Pitfalls in Anaphylaxis in The Emergency Department
Sunday, March 4, 2018
South Hall A2 (Convention Center)
Amy W. Castilano, MD, Britni Sternard, MD, Earl D. Cummings, MD, Runhua Shi, MD PhD, Thomas Arnold, MD, Sami L. Bahna, MD DrPH FAAAAI
RATIONALE: The purpose of our study was to evaluate the diagnosis and management of patients who presented with anaphylaxis (ANX) at our university Emergency Department (ED) and to assess how the management correlated with the severity of the case and the training level of the ED staff.

METHODS: This was a single-center, retrospective, descriptive study that involved reviewing the medical records of patients of any age who met established NIAID/FAAN criteria for ANX during a four-year period at our ED.

RESULTS: By reviewing 1341 charts of potential cases, 60 met the criteria for ANX. Only 23% were correctly diagnosed with ANX. Inappropriate coding was noted in 77%, mainly as an “allergic reaction.” For treatment, whereas systemic corticosteroids were administered to 85% and H1-antihistamines to 73% of patients, only 20% received epinephrine. Of the latter, most of the prescribers were either senior-level residents or faculty members. Ten patients required hospital admission and 50 were discharged home. Among those discharged, prescriptions were given for oral corticosteroids in 64%, H1-antihistamines in 56%, and epinephrine auto-injector in 54%. Allergy evaluation referral was ordered for 8 (16%), but only 4 came for the visit.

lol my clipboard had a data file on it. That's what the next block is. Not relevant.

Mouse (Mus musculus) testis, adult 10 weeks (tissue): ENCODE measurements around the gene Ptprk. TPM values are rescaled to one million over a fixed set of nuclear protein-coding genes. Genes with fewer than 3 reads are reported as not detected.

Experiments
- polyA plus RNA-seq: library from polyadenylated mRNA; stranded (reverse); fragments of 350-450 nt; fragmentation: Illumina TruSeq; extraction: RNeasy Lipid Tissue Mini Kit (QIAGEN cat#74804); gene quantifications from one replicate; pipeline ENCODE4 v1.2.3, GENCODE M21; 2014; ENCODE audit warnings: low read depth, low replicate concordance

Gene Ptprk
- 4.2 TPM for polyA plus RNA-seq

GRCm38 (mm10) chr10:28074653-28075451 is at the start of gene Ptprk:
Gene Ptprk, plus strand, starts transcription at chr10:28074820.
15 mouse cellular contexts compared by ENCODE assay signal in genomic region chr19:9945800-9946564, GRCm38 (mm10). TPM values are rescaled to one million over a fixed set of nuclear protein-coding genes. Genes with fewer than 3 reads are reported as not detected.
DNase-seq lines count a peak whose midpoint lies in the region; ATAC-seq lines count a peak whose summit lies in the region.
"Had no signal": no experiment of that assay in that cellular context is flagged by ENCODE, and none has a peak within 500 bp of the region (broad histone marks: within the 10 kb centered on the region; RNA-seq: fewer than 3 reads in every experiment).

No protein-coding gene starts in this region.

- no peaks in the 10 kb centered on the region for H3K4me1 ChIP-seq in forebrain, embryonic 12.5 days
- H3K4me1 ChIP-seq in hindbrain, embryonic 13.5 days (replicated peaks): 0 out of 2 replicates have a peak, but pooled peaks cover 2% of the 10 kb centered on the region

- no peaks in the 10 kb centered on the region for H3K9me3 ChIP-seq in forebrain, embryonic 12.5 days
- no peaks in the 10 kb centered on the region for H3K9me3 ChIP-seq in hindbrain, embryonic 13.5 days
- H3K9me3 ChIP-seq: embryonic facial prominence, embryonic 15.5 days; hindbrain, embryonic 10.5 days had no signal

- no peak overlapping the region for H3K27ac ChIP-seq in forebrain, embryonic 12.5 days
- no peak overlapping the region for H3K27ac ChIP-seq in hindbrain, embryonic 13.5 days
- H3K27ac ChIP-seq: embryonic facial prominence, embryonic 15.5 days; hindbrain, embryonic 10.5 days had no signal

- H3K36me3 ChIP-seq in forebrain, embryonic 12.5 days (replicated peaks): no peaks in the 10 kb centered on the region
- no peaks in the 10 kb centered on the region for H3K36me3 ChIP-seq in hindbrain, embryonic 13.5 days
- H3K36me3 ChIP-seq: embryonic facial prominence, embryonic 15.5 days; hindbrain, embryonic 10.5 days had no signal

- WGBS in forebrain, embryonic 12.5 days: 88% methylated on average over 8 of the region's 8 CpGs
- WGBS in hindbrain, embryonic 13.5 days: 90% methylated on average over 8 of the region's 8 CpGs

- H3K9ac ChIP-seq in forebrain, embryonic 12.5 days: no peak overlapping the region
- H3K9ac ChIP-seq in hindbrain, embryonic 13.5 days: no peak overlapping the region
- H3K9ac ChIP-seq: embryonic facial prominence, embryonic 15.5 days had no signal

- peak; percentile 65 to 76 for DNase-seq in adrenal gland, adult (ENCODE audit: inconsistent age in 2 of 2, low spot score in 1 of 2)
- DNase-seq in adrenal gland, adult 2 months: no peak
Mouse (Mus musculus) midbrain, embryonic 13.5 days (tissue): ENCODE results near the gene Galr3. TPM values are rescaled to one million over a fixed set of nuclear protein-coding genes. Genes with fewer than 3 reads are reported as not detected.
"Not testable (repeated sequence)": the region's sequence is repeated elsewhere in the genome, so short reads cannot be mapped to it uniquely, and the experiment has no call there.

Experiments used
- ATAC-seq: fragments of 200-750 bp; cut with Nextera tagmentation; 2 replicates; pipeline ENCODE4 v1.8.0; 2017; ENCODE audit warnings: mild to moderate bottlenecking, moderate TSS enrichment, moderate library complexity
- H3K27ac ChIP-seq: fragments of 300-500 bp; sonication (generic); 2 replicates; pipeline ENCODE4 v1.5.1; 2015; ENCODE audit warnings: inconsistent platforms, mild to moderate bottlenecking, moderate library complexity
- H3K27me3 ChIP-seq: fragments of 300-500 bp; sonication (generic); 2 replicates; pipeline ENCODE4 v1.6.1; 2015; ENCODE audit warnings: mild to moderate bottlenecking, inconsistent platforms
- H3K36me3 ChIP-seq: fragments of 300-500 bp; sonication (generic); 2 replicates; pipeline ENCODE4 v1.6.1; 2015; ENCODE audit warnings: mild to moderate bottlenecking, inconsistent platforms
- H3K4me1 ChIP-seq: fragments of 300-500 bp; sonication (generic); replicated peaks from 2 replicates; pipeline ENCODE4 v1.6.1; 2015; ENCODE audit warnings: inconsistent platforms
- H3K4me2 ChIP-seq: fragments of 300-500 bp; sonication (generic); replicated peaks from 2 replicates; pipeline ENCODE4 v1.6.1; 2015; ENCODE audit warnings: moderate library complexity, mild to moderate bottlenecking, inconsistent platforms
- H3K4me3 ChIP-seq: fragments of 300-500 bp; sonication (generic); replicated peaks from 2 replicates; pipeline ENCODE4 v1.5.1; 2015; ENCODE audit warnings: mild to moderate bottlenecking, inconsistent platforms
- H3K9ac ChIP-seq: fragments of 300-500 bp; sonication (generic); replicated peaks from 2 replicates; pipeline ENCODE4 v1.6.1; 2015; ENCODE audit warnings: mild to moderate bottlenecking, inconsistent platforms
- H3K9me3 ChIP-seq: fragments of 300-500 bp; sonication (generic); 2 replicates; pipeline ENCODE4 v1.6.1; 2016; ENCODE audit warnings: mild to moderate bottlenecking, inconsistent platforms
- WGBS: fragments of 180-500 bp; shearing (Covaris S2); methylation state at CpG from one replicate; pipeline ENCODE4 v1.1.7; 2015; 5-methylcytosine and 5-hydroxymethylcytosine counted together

CONCLUSIONS: The observed high rate of miscoding ANX and low rates of epinephrine administration, of prescribing epinephrine auto-injectors, and of referral for allergy evaluation, call for more education on these issues in the ED.